Speech recognition and retrieval using unsupervised sub-word language models

Posted in Conferences, Companies, Science on March 10, 2008



Google Tech Talks
February, 8 2008

ABSTRACT

Unsupervised morpheme analysis and language models developed at Helsinki University of Technology (TKK) open interesting new views on large vocabulary speech recognition, information retrieval and machine translation.

This approach learns suitable sub-word units directly from relevant text corpora in a completely data-driven manner and can, thus, be easily ported to various morphologically complex languages. Our system includes several public domain software packages: Morfessor for determining the modeling units, VariKN to train effectively smoothed long-span LMs, a near-realtime single-pass decoder for LMs and LVCSR, and demos at:
http://www.cis.hut.fi/projects/morpho/
http://www.cis.hut.fi/projects/speech/

I will also summarize the results from the recent Morpho Challenge machine learning competitions in morpheme analysis for language modeling and information retrieval:
http://www.cis.hut.fi/morphochallenge2007/

Speaker: Mikko Kurimo
Mikko Kurimo is currently Academy Research Fellow at Helsinki University of Technology (TKK), where he was an acting professor of Computer and Information Science (2001-2003). In 1998-2000 he worked as a postdoc at IDIAP and his Doctor of Science (PhD) degree is from TKK 1997. He has a long research record and a number of publications in large vocabulary speech recognition (since 1990) and has been involved in several international and national research projects and is TKK's site manager in the FP6 Network of Excellence PASCAL.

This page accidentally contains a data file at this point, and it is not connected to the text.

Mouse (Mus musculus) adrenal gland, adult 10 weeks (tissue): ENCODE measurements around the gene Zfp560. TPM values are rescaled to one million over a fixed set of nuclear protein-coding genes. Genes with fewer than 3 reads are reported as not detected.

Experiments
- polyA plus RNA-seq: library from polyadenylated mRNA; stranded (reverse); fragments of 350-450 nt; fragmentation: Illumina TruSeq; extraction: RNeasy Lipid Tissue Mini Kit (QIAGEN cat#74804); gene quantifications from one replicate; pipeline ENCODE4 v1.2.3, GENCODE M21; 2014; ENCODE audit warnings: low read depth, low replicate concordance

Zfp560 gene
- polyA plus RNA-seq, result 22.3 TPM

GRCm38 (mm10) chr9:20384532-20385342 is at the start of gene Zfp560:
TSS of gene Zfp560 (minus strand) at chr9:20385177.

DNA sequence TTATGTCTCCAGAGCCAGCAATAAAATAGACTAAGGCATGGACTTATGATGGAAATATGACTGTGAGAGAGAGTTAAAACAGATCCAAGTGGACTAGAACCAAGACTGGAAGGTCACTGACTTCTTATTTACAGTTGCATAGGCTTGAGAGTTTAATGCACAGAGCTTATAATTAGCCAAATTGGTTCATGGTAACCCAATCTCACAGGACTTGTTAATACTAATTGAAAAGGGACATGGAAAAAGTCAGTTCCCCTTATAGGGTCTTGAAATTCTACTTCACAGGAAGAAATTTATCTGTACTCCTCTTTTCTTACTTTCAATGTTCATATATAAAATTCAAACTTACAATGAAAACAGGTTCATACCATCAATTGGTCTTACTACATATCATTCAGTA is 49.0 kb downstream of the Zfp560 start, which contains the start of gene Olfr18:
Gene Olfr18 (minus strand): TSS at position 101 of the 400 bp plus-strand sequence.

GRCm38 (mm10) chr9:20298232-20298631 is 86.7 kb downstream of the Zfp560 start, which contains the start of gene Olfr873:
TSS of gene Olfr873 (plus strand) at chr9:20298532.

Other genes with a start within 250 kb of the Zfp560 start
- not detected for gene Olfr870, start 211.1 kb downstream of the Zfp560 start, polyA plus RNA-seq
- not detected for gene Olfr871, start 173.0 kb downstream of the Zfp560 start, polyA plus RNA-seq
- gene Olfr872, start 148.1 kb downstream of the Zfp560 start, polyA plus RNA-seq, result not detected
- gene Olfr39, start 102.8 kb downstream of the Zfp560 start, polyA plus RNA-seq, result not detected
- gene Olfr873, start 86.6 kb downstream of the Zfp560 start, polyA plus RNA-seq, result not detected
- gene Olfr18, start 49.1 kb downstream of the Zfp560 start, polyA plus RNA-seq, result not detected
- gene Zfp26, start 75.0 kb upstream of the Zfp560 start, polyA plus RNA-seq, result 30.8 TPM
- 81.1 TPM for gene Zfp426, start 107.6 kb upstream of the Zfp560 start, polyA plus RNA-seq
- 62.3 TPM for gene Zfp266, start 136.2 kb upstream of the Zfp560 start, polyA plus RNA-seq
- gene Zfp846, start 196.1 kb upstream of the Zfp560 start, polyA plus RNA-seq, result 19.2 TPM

At TKK's Adaptive Informatics Research Centre (which is one of the Centres of Excellence nominated by the Academy of Finland) he leads the Speech Recognition and Multimodal Interfaces research groups. The current research focus of his speech group is in language independent and unsupervised models for continuous speech with morpheme-based language models for very large vocabulary. The relevant pilot applications in the group range from unlimited vocabulary dictation systems for different languages to audio indexing and speech-to-speech translation. At the moment Mikko Kurimo is an International Fellow at SRI until February 2008.

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